Thursday, September 25, 2014


BIANKA was doing well energywise with my homemade solar bimini that contained just two 75 watt Siemens 12 volt solar panels and two 60 watt 48 volt Kanaka panels. But this year I added a second Engel refrigerator/freezer and the 150 watts of 12 volt solar available was having a hard time making it through the night without the Morningstar Solar Controller having flashing red lights appear on it's charge panel in the wee hours threatening to cut off power to the ENGEL coolers. Cleary a little more power would help. Yeah, I could fire up the Honda in the evening to charge things up a little more. But, that would be a little fuelish and something I try to limit doing.  So an additional solar panel seemed like the best solution and something that I was thinking of adding anyway. As I looked at the possible choices of Solar Panels  for installing on BIANKA. I came across the Renogy® 100W Monocrystalline Bendable Solar Panel. This panel looked like it would solve a lot of issues I had about adding a new solar panel to the boat. Namely the weight and where to mount another panel. Since the Renogy panel only weighs four pounds it's light enough to move around. Since it can also bend a little I could easily move it and lay it on the deck in a location to receive the highest energy from the sun. It also claimed a 20% efficiency rating.  It sounded too good to be true but, I bought one to check it out. First take a look at whats in the box:

After unboxing the panel a small sticker on the plastic membrane says to remove it:

The big junction box that was the norm on early solar panels has been replaced by a thin raised piece of plastic with two wires coming out of the ends with MC4 connectors on the ends:

The panel has six small brass grommets situated around the panel so you can secure it or hang it depending on your mounting needs:

The holes are a little small but, I was able tie a bowline through them using some 500 lb paracord:

This will make it easier to secure the panel as I move it around the boat or hang it to use as an occasional solar shade.  The photo below shows the comparison in size of the 100 watt bendable Renogy panel next  to one of the 75 watt Siemens panel on the right:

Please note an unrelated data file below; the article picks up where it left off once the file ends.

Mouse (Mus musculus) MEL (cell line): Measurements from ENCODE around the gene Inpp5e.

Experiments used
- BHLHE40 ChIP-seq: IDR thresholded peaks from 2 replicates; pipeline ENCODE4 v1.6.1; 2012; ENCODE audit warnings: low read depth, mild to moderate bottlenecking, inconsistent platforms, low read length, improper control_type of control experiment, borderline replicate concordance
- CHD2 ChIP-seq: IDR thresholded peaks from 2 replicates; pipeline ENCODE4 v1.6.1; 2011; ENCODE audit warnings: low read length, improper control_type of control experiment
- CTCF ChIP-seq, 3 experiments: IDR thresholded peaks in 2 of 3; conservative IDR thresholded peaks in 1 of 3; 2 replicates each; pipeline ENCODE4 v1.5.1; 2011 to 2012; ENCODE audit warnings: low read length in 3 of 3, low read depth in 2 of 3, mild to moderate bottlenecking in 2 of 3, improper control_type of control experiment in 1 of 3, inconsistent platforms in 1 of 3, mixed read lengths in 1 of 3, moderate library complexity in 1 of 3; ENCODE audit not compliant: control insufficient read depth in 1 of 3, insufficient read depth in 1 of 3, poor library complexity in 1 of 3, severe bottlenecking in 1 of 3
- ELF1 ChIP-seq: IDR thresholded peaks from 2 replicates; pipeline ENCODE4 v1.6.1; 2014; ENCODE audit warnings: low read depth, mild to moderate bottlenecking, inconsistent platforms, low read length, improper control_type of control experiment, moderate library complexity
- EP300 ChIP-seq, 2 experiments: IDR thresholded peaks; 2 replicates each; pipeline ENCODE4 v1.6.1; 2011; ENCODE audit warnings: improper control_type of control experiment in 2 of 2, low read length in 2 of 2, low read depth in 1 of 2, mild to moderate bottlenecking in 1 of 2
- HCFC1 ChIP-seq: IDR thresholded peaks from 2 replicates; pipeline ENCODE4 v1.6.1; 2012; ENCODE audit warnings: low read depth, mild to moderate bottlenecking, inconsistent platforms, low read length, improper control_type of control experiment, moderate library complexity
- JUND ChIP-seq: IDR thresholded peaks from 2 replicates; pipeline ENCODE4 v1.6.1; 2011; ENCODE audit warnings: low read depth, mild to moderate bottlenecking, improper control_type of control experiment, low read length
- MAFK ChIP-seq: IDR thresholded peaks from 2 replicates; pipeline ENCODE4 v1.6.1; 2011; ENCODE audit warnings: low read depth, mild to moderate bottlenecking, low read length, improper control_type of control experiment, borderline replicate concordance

The Renogy panel also weighs only about four pounds compared the the Siemens sixteen. This makes it ideal for being able to move around the boat to get maximum exposure on the panel. That's not easily done with the rigid heavy panels like the Siemens and others. Here is an example of moving the panel off of BIANKA'S solar bimini and laying it on the deck for better exposure to the sun:

With a little adjustment of the angle I was able to get some decent amperage out of the panel without too much effort:

5.15 amps is pretty good considering the optimum operating current according to Renogy is 5.70 amps.

NOTE: The panel comes with MC4 waterproof connectors on it's output wire but, you will have to purchase two more MC4 mating connectors and wire them to hook it into your system.

So far I am very impressed with the Renogy panel it bends nicely to the curve of the deck and seems rugged enough to move around without breaking. You might be able to step on it as long as it was fully supported underneath but, I really would not recommend it. It is smaller than the 12 volt 75 watt Siemens panels I installed  back in 2002. This shows the advances that have come along in solar panel technology over past twelve years.  Whether or not the Renogy panel will hold up as well as the Siemens panels is yet to be seen. But, so far I'm very pleased with the purchase and it's operation.


StarPathImages said...

Looking at buying one of these myself. Was there an update to this post or can you tell me how you like it so far after a bit of use? Any problems with it or modifications perhaps?

Capt. Mike said...

Panel is still working well in the second season. I'm actually thinking about buying three more to use as part of a 48 volt array. I especially like how light it is and I'm able to easily move it around the boat to get the best solar energy.